Clarice B. Taylor on Koihala, part IV, 1949.


All About Hawaii

By Clarice B. Taylor


The Hawaiian people who inhabited the Kau district on the Big Island were accustomed to a dry, hot climate.

The nature of the district led the men to seek their food in the ocean where there was a wealth of fine fish. For that reason, the Kau people loved their fresh fish.

When the high chief Koihala ordered the Kau men to construct the great heiau at Makanau, the men worked cheerfully as long as the food supplies lasted.

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They grumbled continuously while they fetched the little pebbles from Punaluu to pave the inner heiau courtyard. They endured this work, for they believed the end of the project was in sight.


But more misery was in store, for Koihala ordered the men into the mountains to find the biggest ohia tree growing and haul it to the heiau to be made into a god.

Koihala bragged that his heiau was to have the biggest god on the Big Island.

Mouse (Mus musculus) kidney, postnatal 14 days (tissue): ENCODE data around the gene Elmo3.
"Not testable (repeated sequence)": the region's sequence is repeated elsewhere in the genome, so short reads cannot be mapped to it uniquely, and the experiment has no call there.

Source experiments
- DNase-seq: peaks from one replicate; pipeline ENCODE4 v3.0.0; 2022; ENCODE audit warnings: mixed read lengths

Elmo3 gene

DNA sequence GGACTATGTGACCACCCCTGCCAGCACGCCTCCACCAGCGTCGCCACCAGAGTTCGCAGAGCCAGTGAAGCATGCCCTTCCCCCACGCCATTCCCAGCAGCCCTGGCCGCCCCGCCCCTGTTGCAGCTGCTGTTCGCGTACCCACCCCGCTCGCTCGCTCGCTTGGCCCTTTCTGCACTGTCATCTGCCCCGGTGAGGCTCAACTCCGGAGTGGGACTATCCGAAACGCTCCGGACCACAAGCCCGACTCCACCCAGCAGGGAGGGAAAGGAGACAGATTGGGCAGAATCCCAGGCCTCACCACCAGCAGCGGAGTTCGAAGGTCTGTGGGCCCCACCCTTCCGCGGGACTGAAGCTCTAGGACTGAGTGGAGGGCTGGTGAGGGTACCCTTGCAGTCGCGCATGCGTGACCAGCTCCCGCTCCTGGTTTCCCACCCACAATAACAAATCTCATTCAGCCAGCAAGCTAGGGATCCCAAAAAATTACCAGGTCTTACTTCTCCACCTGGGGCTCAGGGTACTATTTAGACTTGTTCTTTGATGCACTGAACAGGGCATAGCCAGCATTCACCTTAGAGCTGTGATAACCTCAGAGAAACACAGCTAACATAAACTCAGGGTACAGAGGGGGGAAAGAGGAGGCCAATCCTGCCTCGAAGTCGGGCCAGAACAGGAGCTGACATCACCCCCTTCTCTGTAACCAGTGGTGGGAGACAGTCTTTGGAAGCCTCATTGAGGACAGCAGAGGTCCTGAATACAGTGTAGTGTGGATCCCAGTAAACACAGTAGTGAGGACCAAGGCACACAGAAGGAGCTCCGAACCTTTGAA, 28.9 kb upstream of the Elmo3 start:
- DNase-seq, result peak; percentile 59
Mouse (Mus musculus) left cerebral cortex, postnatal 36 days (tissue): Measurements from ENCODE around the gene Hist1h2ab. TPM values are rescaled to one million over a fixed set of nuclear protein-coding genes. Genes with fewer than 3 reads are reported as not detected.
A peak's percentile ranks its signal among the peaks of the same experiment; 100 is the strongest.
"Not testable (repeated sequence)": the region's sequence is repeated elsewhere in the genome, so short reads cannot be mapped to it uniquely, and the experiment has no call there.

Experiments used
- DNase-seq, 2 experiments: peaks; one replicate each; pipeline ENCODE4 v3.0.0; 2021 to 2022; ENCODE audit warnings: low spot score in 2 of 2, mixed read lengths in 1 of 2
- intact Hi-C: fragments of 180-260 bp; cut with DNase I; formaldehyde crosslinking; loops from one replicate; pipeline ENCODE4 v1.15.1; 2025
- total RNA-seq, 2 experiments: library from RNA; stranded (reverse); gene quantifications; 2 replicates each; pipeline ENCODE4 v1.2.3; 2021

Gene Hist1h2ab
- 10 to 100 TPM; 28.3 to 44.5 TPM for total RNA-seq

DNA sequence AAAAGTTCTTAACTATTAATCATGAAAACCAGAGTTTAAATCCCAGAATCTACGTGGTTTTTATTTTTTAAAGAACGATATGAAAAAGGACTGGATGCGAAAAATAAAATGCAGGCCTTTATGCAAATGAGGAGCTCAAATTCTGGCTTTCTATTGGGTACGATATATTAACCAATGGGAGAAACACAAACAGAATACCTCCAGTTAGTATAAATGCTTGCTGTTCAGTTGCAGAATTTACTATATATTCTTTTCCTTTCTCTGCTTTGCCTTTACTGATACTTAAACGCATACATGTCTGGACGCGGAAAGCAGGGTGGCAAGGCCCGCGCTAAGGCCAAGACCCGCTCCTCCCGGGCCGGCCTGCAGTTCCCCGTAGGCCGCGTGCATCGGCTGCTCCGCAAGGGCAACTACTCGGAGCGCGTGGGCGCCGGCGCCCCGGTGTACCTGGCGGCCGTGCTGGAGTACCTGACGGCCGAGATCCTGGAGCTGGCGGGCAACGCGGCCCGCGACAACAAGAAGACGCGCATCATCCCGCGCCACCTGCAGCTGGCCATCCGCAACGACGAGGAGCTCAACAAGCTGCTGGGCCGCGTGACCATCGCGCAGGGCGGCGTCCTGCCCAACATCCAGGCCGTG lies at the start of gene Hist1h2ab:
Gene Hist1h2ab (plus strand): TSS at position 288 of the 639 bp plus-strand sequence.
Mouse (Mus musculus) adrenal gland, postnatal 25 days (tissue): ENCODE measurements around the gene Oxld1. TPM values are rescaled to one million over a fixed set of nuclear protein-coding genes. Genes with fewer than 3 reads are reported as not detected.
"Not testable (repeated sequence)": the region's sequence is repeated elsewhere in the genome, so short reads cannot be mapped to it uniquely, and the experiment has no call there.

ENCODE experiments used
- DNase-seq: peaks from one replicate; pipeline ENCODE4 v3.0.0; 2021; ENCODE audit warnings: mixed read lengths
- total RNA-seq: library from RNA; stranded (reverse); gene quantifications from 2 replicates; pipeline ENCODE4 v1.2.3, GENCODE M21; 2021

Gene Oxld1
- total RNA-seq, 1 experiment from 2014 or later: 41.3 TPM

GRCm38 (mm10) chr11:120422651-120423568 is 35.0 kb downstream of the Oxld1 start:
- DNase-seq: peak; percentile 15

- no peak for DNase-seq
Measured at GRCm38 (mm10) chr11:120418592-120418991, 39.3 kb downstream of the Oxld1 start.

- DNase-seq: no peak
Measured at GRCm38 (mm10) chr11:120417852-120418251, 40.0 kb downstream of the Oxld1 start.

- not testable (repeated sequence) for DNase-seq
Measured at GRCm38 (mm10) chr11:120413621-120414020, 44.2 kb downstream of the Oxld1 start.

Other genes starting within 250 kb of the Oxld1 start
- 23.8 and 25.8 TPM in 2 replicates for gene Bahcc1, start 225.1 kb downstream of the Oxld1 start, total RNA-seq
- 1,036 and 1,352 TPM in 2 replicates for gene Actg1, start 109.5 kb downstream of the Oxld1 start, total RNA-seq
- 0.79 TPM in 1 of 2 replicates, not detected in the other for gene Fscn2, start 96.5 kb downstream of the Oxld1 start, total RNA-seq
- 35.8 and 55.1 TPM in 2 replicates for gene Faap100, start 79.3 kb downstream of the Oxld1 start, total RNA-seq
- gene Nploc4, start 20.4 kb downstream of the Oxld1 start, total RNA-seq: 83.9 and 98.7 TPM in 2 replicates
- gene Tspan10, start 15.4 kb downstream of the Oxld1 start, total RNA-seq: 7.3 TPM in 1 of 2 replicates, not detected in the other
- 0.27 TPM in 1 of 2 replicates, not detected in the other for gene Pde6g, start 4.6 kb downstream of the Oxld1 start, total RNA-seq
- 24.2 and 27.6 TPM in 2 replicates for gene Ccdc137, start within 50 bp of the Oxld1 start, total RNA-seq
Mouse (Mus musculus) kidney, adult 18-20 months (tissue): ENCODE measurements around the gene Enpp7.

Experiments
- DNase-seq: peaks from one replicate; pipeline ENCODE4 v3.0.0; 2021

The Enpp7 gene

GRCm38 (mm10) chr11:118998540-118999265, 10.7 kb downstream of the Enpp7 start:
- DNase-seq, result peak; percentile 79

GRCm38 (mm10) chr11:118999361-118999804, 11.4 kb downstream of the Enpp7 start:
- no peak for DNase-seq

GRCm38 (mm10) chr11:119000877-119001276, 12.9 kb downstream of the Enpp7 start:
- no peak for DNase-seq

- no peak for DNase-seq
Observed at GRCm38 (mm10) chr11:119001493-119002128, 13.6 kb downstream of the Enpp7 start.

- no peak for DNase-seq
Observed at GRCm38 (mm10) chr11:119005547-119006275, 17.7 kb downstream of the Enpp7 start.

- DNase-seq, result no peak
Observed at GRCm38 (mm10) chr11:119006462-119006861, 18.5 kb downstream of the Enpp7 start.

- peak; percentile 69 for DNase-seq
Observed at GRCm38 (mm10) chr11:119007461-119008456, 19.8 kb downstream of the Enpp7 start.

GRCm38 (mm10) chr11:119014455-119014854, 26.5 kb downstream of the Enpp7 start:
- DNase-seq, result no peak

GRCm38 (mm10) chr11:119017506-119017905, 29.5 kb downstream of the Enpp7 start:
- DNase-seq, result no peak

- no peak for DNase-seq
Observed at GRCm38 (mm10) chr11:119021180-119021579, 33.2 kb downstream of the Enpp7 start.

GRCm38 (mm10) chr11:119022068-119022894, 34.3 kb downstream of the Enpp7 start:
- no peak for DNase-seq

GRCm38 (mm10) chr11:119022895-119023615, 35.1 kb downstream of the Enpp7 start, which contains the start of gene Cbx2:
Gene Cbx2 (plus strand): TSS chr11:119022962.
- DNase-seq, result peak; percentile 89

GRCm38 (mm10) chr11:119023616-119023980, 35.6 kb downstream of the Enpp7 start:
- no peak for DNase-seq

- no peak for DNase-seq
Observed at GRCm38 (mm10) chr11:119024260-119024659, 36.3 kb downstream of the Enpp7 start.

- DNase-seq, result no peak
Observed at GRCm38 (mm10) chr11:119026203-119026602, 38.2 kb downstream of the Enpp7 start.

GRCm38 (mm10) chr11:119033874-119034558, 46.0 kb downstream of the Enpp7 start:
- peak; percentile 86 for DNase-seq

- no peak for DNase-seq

There were no forests with big ohia trees in the Kau district. A trip must be made into the high forests on the slope of Mauna Loa behind Kilauea crater.

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Such a trip for men accustomed to the hot plains of Kau required warm clothing and good solid food. There was little food left in the district.


Cold and hunger was the lot of the men who made the expedition with the priests in charge of choosing and cutting the great ohia log.

Hundreds of feet of good cordage were used up in dragging the ohia log down the mountain slopes to Makanau. Many of the men sickened on the trip and gave way to despair.

NEXT: The Kau people revolt.

(Star-Bulletin 3/24/1949, p. 32)


Honolulu Star-Bulletin, Volume LV, Number 17632, Page 32. March 24, 1949.

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